this special nature of stop-and-go with 5ms-6ms request and grant delay.
This requires adjustment of any algorithm: for example  CoDel has to
increase its target delay from 5ms to a higher value. Similarly, our new
parameters are to make PIE adjust faster for the DOCSIS stop-and-go
behavior. Please note that eventually all these design parameters will be
automatically set, users of the PIE algorithm would not be required to set
any design parameters.

Again, many thanks for your update.
PIE team

From: Greg White <>
Date: Tuesday, April 30, 2013 3:54 PM
To: Preethi Natarajan <>, ""
<>, "" <>, ""
Cc: "Rong Pan (ropan)" <>, "Bill Ver Steeg (versteb)"
<>, "Chiara Piglione (cpiglion)" <>,
"Mythili Suryanarayana Prabhu (mysuryan)" <>, "Fred Baker
(fred)" <>, Daniel Rice <>
Subject: Re: [aqm] Follow-up: PIE performance in cable modem environments

Additionally, I've re-run my suite of simulations using the updated PIE code
from Cisco.  The results (in much more detail than I presented at ICCRG) are
documented in a white paper available here:
Active Queue Management Algorithms for DOCSIS 3.0

Thanks to Preethi, Rong, et al. for debugging and tuning PIE to work well in
the cable environment, and for sharing the resulting code.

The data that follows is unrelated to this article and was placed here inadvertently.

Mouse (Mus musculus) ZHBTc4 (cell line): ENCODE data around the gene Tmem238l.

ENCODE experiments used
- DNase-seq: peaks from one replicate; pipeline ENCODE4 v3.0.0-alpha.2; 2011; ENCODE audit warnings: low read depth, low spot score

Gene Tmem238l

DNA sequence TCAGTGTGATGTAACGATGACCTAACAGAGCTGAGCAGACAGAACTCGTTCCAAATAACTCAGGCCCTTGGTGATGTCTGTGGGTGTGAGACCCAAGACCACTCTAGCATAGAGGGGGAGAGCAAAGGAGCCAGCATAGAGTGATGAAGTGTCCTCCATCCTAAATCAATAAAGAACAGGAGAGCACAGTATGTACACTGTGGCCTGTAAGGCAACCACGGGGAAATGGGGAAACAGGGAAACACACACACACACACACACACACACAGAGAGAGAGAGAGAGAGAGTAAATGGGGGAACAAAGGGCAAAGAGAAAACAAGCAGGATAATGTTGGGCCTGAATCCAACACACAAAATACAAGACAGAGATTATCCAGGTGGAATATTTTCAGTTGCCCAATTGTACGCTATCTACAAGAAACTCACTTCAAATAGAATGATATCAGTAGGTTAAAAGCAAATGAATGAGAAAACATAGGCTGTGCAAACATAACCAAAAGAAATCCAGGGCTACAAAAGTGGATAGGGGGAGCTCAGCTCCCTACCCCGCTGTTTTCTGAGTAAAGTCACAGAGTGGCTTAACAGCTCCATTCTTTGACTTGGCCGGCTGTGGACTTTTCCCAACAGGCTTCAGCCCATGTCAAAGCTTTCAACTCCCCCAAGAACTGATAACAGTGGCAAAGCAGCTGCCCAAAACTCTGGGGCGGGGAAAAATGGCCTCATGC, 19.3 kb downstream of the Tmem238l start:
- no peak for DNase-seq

Best Regards,

From: Preethi Natarajan <>
Date: Tuesday, April 23, 2013 5:18 PM
To: "" <>, "" <>,
"" <>
Cc: "Rong Pan (ropan)" <>, "Bill Ver Steeg (versteb)"
<>, "Chiara Piglione (cpiglion)" <>,
"Mythili Suryanarayana Prabhu (mysuryan)" <>, "Fred Baker
(fred)" <>
Subject: [aqm] Follow-up: PIE performance in cable modem environments


This is a follow-up to Greg White's (from Cable Labs) talk at the recent
ICCRG meeting on PIE's performance in cable modem environments.

Post the meeting, Greg was kind to share his ns-2 DOCSIS model with us. We
investigated PIE's performance using this model. The key items from this
1. Bug in PIE code: The previous PIE release (that Greg used for
evaluations) was missing a line of code. This missing line brings down drop
probability under certain conditions and turns out to be critical for the
cable modem scenario. Without this line of code, the drop probability
remains high and takes longer to come down even when the queue delay has
remained lower than the reference. The updated ns-2 PIE code can be found
here ‹
2. Bug in ns-2 TCP/Linux: Greg's cable modem simulations used the TCP Cubic
variant. We discovered a serious bug in ns-2 TCP/Linux Agent (confirmed by
Dr. Injong Rhee's team) that makes TCP/Cubic senders very aggressive and
unresponsive to packet drops/notifications, pretty much like UDP traffic.
Please find more details about the bug here --
We are working with Cable Labs to verify the cable modem results, they'll
soon be available on our FTP site along with the PIE code.

A technical paper about PIE was recently accepted at the IEEE Conference on
High Performance Switching and Routing 2013. A copy of the paper is attached

The Linux PIE implementation is expected to be ready by next week and we'll
follow-up on that as well.

Many thanks,
Preethi on behalf of PIE team.